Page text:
The court tries to distinguish Planned Parenthood of Minnesota, noting that the Eighth Circuit said the overriding purpose of the Minnesota law was “protection of the public's sensibilities by ensuring that fetal remains be disposed of in a specified manner.” Planned Parenthood, 910 F.2d at 488. Indiana's law, the court says, “goes well beyond the sanitary or unitary disposal of aborted fetuses, interests which are already being carried out under current Indiana law and health regulations prior to HEA 1337.” Maj. Op. at 309. But, while the Eighth Circuit termed Minnesota's interest “protecting public sensibilities,” in reality the same state interest is involved in both cases; the dignified and humane disposal of the remains of unborn children. Why else would both laws dictate two methods of disposal typical for humans, but not typical for medical waste? Whether you call it “public sensibilities,” “morality,” or “human dignity,” the state interest is the same. That interest is sufficient to justify the fetal remains provision.11
B. Fourteenth Amendment Personhood
That leads me to the next point. The court says it cannot accept Indiana's purported interests in dignified and humane disposition of fetal remains because that would “require[ ] recognizing that the fetus is legally equivalent to a human.” Maj. Op. at 309. According to the court, because unborn children are not recognized as persons under the Fourteenth Amendment, Indiana may not require they be treated as such. But this is a red herring. The Supreme Court's judgment that the Fourteenth Amendment does not protect the unborn certainly means that the States cannot interfere with the purported right to abortion. It also means that Indiana isn't required to treat fetal remains the same as other human remains, as it might be if the unborn had legal personhood. But it doesn't follow that the States can't—within the confines of Roe and Casey—recognize the dignity and humanity of the unborn. Indeed, a supermajority of the States already do just that by enforcing fetal homicide laws, the constitutionality of which has never been doubted. See Brief of Wisconsin, et al., as Amicus Curiae at 16; Coleman v. DeWitt, 282 F.3d 908, 912–13 (6th Cir. 2002) (rejecting a manslaughter defendant's argument that Ohio's fetal homicide statute was unconstitutional as applied to unborn children before viability).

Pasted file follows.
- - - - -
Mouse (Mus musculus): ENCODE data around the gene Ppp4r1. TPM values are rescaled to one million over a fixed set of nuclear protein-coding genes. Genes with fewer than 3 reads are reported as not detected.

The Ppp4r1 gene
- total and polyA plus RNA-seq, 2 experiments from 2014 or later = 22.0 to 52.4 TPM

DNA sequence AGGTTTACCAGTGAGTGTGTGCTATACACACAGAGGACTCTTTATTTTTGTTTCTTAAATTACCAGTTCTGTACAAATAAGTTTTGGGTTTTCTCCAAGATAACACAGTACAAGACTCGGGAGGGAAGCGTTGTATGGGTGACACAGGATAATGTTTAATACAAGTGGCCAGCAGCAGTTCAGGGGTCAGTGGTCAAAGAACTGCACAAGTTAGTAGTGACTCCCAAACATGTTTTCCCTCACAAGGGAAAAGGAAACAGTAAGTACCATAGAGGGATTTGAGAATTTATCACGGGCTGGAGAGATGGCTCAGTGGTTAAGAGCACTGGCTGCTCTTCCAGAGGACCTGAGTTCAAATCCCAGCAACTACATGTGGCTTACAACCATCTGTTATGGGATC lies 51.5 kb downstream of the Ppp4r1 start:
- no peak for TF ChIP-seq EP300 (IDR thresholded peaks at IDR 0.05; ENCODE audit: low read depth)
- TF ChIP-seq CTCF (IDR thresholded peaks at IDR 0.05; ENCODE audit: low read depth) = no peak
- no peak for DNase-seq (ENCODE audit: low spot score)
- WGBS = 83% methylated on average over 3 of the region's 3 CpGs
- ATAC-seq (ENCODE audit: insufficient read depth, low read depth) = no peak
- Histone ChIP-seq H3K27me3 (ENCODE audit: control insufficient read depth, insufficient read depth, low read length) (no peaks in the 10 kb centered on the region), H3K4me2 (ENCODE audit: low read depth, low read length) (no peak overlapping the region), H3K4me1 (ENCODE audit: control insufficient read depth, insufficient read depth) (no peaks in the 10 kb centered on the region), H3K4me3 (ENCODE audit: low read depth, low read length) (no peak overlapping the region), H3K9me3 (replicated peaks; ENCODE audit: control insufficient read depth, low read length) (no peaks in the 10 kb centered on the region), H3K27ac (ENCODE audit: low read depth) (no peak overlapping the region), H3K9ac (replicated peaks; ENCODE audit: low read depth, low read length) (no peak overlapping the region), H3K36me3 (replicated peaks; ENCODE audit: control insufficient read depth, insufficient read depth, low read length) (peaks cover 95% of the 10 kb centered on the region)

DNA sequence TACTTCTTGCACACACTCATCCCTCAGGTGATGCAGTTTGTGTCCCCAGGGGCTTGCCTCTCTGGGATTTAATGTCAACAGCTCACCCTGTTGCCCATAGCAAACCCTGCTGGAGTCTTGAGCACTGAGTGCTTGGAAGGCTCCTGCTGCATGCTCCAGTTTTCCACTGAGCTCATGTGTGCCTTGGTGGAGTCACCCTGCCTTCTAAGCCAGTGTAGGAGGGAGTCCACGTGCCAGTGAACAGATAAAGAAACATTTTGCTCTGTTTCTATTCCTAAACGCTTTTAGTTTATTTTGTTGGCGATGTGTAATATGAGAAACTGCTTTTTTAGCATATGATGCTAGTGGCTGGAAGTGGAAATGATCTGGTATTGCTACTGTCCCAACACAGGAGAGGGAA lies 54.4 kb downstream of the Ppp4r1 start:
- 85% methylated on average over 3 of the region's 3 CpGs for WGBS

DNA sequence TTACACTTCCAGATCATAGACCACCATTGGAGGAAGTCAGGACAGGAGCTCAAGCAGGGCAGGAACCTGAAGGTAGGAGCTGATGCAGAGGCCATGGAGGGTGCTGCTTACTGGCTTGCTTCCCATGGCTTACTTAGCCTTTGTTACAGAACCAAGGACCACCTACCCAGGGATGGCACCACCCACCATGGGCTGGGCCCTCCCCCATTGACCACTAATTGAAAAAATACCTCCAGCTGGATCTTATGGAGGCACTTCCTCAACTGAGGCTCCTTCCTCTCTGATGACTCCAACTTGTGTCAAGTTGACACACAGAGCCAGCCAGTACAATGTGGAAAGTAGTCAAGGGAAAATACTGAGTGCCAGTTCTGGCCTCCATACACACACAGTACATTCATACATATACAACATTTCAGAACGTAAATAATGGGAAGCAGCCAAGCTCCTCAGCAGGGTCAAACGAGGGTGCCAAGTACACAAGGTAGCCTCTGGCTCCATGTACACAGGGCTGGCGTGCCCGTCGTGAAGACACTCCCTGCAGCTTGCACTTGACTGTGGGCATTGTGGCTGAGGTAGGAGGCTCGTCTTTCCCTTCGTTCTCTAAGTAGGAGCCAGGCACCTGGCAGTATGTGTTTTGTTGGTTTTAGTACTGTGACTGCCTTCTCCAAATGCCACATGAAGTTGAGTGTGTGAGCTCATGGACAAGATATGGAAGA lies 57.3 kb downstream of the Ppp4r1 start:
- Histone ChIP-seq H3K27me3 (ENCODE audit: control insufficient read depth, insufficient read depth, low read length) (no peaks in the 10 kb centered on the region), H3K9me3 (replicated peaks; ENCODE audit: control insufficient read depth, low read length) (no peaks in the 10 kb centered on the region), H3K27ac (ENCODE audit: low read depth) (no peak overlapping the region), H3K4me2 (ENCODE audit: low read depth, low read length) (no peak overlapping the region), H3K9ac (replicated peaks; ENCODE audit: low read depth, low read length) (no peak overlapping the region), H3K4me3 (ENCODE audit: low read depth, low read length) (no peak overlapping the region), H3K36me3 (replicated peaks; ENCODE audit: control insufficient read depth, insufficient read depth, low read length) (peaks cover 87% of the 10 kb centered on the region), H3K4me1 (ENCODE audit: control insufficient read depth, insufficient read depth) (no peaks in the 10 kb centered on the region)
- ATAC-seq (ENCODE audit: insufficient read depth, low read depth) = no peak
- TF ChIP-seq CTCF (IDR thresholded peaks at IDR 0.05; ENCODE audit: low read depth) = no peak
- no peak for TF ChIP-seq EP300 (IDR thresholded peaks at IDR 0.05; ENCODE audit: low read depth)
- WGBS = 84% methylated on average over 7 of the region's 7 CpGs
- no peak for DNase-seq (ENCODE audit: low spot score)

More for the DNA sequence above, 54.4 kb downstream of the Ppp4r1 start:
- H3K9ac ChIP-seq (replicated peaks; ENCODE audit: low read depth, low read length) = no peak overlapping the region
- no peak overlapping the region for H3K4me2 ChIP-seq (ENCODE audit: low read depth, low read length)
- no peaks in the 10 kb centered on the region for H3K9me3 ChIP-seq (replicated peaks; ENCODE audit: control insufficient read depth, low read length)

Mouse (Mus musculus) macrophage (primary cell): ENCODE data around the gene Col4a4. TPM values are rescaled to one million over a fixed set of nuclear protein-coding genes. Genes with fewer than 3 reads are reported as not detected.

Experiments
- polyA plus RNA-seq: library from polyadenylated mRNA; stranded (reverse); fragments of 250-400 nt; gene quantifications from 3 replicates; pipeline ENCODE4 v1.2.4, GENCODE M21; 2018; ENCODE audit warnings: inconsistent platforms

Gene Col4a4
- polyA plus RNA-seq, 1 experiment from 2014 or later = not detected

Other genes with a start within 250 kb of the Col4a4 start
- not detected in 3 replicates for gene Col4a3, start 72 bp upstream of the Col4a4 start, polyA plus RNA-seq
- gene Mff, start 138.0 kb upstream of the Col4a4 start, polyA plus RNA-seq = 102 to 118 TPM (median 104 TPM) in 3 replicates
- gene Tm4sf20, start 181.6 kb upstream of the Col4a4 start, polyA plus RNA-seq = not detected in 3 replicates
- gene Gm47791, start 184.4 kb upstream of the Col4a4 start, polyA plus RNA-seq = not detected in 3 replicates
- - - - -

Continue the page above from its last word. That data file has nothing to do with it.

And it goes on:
Fetal homicide laws are different, the court says, because they “seek to address a valid state interest in promoting respect for potential life.” Maj. Op. at 308. That misses the point. The court argues that States cannot treat unborn children as persons, but fetal homicide statutes, as well as wrongful death statutes treating non-viable fetuses as human beings, do just that. Even the term “fetal homicide” presumes that the unborn child is a person, at least for the purposes of those statutes, as “homicide” is “[t]he killing of one person by another.” Black's Law Dictionary 802 (9th ed. 2009). It makes no sense to say that States may value the dignity of an unborn child in some instances, but not if the pregnant woman wants to abort her. Simply put, the fact that the unborn are not persons under the Fourteenth Amendment does not prohibit States from recognizing their inherent dignity and humanity.
C. Fit between Means and Ends
Not content with devaluing the importance of Indiana's interests, the court proceeds to require far too tight a fit between those interests and the disposition requirements. The court says that Indiana isn't really treating aborted children as human beings because it still permits women to take fetal remains home from the abortion clinic and still allows for simultaneous cremation. So while the court's initial objection was that Indiana treats unborn children as too human, it then objects that the provision is irrational because it doesn't treat unborn children as human enough. That is not how rational basis review works.